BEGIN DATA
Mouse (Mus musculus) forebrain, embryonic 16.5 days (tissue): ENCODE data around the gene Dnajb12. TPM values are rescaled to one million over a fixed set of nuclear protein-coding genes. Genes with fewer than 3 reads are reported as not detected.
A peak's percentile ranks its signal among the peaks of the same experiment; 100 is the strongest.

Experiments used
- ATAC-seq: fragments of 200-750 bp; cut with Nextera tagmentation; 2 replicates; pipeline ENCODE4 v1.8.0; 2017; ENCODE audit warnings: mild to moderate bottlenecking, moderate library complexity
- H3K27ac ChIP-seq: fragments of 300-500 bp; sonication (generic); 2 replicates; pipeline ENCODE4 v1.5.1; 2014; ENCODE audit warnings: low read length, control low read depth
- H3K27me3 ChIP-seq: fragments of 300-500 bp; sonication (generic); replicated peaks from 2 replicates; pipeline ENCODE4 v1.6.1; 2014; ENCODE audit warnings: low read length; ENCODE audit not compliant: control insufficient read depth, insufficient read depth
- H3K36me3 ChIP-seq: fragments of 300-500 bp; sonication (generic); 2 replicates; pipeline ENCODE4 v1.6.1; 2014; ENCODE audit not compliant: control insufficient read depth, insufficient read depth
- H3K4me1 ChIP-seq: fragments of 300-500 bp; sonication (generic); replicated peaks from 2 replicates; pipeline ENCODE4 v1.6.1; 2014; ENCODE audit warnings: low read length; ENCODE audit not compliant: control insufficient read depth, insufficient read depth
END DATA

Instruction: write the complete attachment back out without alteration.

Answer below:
Mouse (Mus musculus) forebrain, embryonic 16.5 days (tissue): ENCODE data around the gene Dnajb12. TPM values are rescaled to one million over a fixed set of nuclear protein-coding genes. Genes with fewer than 3 reads are reported as not detected.
A peak's percentile ranks its signal among the peaks of the same experiment; 100 is the strongest.

Experiments used
- ATAC-seq: fragments of 200-750 bp; cut with Nextera tagmentation; 2 replicates; pipeline ENCODE4 v1.8.0; 2017; ENCODE audit warnings: mild to moderate bottlenecking, moderate library complexity
- H3K27ac ChIP-seq: fragments of 300-500 bp; sonication (generic); 2 replicates; pipeline ENCODE4 v1.5.1; 2014; ENCODE audit warnings: low read length, control low read depth
- H3K27me3 ChIP-seq: fragments of 300-500 bp; sonication (generic); replicated peaks from 2 replicates; pipeline ENCODE4 v1.6.1; 2014; ENCODE audit warnings: low read length; ENCODE audit not compliant: control insufficient read depth, insufficient read depth
- H3K36me3 ChIP-seq: fragments of 300-500 bp; sonication (generic); 2 replicates; pipeline ENCODE4 v1.6.1; 2014; ENCODE audit not compliant: control insufficient read depth, insufficient read depth
- H3K4me1 ChIP-seq: fragments of 300-500 bp; sonication (generic); replicated peaks from 2 replicates; pipeline ENCODE4 v1.6.1; 2014; ENCODE audit warnings: low read length; ENCODE audit not compliant: control insufficient read depth, insufficient read depth